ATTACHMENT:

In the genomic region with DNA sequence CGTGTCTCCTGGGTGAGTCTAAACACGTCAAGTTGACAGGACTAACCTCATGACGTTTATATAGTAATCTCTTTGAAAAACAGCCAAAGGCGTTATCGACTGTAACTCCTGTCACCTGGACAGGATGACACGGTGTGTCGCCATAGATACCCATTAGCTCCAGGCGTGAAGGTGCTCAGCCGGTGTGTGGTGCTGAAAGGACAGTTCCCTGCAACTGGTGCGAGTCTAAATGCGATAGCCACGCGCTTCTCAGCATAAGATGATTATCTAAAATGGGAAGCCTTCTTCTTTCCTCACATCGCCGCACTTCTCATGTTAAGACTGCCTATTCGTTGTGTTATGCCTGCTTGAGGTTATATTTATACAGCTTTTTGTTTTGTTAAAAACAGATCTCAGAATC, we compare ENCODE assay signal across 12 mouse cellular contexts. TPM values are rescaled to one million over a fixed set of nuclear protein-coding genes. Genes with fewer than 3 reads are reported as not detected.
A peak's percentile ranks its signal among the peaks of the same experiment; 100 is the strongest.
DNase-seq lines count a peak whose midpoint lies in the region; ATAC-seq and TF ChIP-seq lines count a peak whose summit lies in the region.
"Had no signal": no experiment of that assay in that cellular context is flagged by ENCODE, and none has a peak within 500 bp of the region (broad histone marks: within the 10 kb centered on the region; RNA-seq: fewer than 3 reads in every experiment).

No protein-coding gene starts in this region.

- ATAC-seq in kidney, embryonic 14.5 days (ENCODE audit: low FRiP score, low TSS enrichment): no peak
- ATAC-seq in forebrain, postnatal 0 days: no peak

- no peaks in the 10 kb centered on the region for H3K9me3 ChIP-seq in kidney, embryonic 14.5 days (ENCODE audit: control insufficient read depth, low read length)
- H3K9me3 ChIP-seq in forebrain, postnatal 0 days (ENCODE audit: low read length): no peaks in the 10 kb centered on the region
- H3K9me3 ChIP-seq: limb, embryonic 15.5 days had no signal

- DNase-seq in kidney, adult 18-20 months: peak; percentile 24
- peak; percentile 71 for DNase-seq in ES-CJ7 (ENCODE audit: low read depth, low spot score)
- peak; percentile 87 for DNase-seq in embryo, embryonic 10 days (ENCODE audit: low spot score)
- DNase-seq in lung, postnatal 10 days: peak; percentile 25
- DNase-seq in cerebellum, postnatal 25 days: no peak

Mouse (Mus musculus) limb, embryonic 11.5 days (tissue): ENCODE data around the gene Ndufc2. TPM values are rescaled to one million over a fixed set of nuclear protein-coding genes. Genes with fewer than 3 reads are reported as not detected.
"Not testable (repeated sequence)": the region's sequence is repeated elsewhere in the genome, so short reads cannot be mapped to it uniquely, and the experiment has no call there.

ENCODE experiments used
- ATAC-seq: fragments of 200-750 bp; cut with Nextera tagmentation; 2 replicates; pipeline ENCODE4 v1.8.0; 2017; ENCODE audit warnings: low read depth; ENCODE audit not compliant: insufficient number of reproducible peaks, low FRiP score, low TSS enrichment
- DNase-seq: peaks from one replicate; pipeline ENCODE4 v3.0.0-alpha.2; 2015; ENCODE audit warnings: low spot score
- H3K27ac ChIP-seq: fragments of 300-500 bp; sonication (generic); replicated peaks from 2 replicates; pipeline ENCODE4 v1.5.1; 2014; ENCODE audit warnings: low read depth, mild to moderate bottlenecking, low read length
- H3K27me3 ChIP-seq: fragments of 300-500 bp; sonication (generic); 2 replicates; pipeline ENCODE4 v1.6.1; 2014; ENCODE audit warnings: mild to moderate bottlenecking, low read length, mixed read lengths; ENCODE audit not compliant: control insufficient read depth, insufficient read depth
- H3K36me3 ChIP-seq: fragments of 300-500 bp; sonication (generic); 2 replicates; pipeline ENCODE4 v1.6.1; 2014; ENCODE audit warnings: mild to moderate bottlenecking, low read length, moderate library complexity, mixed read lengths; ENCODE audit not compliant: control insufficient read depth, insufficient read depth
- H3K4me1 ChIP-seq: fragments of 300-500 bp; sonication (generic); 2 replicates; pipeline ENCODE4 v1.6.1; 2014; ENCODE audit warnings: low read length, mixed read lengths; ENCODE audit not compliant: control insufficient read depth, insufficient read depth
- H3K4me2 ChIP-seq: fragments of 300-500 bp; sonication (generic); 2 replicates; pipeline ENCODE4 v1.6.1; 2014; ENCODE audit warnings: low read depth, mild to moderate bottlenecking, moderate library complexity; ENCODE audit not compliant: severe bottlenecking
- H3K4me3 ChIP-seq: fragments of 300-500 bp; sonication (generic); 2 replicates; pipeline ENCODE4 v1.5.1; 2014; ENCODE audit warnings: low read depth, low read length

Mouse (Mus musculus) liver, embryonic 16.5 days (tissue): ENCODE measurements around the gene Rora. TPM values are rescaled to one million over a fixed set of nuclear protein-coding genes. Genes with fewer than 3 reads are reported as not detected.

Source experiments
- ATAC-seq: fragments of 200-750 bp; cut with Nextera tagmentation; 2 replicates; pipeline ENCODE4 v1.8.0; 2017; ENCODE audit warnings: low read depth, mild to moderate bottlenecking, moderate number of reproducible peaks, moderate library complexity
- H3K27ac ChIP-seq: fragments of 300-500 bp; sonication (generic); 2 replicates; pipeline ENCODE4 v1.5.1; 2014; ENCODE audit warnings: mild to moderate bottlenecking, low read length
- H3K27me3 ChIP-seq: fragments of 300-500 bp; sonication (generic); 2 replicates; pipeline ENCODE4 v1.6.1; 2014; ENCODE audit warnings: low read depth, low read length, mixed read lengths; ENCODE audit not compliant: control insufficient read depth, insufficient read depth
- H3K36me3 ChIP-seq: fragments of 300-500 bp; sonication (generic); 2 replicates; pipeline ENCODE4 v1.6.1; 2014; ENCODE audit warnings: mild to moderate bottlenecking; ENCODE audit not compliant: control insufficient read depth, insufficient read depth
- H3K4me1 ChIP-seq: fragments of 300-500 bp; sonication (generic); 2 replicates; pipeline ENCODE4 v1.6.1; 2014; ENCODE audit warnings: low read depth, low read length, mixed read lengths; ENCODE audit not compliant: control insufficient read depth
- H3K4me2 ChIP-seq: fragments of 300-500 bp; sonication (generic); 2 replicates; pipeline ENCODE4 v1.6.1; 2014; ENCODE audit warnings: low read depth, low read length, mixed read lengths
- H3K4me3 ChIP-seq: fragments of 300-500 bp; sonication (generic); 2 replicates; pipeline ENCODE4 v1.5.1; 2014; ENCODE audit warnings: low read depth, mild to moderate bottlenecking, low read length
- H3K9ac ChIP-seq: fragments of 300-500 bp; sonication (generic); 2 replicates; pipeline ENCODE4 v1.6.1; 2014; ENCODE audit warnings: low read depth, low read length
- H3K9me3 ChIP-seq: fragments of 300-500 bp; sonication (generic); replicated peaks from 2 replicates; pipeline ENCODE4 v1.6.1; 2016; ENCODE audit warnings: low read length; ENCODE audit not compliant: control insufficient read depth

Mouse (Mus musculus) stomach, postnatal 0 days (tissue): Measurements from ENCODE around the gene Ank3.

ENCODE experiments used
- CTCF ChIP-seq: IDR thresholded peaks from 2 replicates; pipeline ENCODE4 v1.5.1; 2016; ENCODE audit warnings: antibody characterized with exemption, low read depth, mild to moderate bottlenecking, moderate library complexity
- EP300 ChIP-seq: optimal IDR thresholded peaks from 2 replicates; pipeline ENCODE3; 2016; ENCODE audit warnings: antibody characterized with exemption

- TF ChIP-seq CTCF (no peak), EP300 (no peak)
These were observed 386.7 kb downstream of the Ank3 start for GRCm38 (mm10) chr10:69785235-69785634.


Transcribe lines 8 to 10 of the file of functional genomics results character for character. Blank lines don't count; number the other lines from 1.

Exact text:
- no peaks in the 10 kb centered on the region for H3K9me3 ChIP-seq in kidney, embryonic 14.5 days (ENCODE audit: control insufficient read depth, low read length)
- H3K9me3 ChIP-seq in forebrain, postnatal 0 days (ENCODE audit: low read length): no peaks in the 10 kb centered on the region
- H3K9me3 ChIP-seq: limb, embryonic 15.5 days had no signal